Raje defended her suggestion for a separate quota for the Gujjars under the Nomadic Tribe Category, saying that it was very much under the Constitution. Earlier, Raje had sent a letter to the Centre recommending separate reservation for the Gujjars within the ambit of the Constitution. According to the Centre, Raje's recommendation for granting reservation to Gujjars by classifying them as nomadic tribe was not legally tenable.
Gujjar leader Retired Colonel Kirori Singh Bainsla said he would consider talks with the Raje Government provided it made a "proper proposal". However, the Gujjars will not settle for anything less than Scheduled Tribe (ST) status, he added.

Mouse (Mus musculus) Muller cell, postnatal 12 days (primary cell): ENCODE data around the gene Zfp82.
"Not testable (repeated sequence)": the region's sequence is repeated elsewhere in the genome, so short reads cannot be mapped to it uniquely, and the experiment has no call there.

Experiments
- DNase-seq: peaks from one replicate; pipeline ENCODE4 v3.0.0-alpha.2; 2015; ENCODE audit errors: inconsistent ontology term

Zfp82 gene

The Gujjars are currently classified as Other Backward Classes (OBCs) and are entitled to quotas in state-run education centers and in government jobs, but they want to be listed under the ST category. In Jammu and Kashmir and Himachal Pradesh, the Gujjars have been given ST status. But in western Uttar Pradesh, Haryana, Rajasthan, and Gujarat where they are mostly settled on land and involved in agriculture, they have been categorised as OBCs. In 1999, the government led by the Bharatiya Janata Party (BJP) included the Jat community on its OBC list who form nearly 15 per cent of the State's population. The demand of the Gujjars was also fuelled by the success of the Meenas, a large community in the State who were granted ST status in 1954. Meanwhile, normal life was disrupted by a rail and road blockade enforced by Gujjars in Delhi and adjoing areas on Thursday,when Bainsla, had asked the community members to observe the "Martyrs' Day" across the country.